To underline the importance of monitoring filtration performance, Fields introduced the delegates to the latest digital monitoring technology available with all baghouses to provide up to the minute performance data.
Making a first appearance at the ISLC was Desiree Montelcillo-Narvaez, the head of the UNEP Global Initiative on lead Risk Reduction.
Montelcillo-Narvaez informed delegates that her mandate given to UNEP by the UN Environment Program was to eliminate the use of lead in paint and pigments and to promote and develop the environmentally sound and sustainable recycling of ULAB with a focus on developing countries and those in economic transition.
Montelcillo-Narvaez said the UNEP program was not being implemented in isolation and was working with the ILA, Pure Earth, academia, WHO, the Global Battery Alliance.
Montelcillo-Narvaez said that in collaboration with the Basel Convention Secretariat, two pilot programs were being implemented with one in central and South America in Ecuador and Honduras and the second in Asia, in Bangladesh.
Montelcillo-Narvaez told delegates that the ISLC had given her the opportunity to meet some of the project partners she will be working with in Honduras, and Bangladesh.
The host country, Indonesia also has an active lead risk reduction program with the government supporting the UNEP initiative and working with Pure Earth to remediate contaminated sites and the ILA and the Basel Secretariat to update guidelines for the environmentally sound management of ULAB.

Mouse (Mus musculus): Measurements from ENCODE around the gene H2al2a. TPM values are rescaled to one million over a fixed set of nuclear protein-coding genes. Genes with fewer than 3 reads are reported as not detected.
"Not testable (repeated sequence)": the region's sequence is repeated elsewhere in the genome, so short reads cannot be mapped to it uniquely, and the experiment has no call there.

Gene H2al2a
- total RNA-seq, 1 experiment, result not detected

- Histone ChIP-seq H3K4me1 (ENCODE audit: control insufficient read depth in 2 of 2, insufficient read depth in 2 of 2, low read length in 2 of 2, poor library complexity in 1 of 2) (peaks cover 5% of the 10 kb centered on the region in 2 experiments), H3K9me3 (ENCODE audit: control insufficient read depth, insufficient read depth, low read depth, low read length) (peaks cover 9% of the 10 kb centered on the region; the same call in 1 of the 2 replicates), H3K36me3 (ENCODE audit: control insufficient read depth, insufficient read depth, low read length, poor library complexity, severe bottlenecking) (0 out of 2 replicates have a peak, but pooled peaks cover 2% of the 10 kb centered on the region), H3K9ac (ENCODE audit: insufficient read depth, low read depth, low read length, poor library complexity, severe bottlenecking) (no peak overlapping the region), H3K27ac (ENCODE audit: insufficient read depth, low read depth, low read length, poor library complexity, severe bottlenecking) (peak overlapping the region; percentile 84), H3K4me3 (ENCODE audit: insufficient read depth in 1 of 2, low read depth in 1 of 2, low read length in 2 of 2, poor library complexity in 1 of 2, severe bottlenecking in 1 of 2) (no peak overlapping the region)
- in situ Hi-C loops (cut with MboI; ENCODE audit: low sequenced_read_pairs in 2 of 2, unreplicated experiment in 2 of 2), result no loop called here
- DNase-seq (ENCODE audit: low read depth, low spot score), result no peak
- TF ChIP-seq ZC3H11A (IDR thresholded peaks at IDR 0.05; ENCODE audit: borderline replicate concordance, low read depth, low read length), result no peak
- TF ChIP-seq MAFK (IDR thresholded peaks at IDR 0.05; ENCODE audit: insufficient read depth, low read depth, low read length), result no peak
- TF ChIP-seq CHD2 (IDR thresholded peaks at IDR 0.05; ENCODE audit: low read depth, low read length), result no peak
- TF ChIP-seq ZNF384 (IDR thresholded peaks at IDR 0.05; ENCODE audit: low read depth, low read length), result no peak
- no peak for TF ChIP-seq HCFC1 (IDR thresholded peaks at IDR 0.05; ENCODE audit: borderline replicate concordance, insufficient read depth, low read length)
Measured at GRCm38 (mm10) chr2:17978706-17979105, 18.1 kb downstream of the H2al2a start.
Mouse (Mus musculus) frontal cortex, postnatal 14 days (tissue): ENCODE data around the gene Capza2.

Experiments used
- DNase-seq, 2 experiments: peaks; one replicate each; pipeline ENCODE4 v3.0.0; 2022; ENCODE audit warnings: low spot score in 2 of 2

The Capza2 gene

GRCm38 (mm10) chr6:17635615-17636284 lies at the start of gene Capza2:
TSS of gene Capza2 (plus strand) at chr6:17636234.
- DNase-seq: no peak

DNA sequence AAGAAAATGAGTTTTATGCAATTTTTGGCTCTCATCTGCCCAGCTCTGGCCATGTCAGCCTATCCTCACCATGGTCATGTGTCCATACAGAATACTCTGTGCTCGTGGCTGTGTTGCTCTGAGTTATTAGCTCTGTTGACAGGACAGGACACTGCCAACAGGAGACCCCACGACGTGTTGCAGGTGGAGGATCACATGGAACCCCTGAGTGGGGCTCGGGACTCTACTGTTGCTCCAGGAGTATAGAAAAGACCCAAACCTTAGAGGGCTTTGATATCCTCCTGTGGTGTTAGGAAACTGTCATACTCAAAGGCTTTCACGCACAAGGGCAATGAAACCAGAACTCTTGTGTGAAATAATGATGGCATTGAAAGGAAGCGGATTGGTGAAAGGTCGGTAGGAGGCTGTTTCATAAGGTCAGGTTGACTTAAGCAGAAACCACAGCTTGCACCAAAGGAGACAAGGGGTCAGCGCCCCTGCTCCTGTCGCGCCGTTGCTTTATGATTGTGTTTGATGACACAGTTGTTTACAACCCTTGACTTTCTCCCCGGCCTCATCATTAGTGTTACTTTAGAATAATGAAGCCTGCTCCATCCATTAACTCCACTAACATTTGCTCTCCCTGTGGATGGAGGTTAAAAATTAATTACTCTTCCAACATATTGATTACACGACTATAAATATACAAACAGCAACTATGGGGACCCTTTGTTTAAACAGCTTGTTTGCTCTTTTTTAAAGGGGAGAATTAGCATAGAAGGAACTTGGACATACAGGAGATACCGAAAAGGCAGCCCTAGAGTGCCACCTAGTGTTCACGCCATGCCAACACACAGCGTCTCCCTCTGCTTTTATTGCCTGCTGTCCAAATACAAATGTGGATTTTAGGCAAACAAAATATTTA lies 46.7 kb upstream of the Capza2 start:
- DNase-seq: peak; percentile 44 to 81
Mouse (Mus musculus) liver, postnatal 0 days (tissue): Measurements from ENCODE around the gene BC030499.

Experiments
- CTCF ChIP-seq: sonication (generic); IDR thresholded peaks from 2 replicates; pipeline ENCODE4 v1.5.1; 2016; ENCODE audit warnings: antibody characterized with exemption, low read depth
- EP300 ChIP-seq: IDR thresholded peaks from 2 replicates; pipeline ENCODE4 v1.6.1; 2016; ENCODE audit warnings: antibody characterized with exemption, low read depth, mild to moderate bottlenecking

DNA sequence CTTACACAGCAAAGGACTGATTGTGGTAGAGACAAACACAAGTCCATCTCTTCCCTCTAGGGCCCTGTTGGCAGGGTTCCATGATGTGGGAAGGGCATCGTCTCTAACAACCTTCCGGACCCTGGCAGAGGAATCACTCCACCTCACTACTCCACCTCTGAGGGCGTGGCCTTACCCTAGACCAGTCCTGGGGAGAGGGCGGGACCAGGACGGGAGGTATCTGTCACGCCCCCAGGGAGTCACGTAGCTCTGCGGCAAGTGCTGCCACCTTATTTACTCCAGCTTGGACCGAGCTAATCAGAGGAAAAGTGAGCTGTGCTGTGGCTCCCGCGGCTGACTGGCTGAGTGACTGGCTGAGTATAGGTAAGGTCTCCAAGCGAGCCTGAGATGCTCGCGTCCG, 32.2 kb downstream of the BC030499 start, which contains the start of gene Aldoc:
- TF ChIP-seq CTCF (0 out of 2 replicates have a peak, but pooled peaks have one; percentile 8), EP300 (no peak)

Budi Susilorini, the Pure Earth Country Coordinator for Indonesia, outlined the remediation projects completed in Indonesia, but also emphasized that Pure Earth are also active across Asia, in particular, China, Vietnam, the Philippines, India and more recently, Bangladesh, in Kathgora.
While we all aware of the positive impact that the abolition of leaded gasoline has had on the population’s lead in blood levels, recent studies by Pure Earth and partners had revealed a disturbing increase in lead in blood levels among the general population in certain Asian countries and this trend may be attributed to informal ULAB recycling.
George Gatlin, the CEO of INVEMA in Honduras, addressed the committee to thank them for such a comprehensive program about the environmentally sound recycling of ULAB. Gatlin admitted that at the time he knew nothing about recycling ULAB, but now at the sixth ISLC he made a welcome return, not as a delegate, but as a speaker.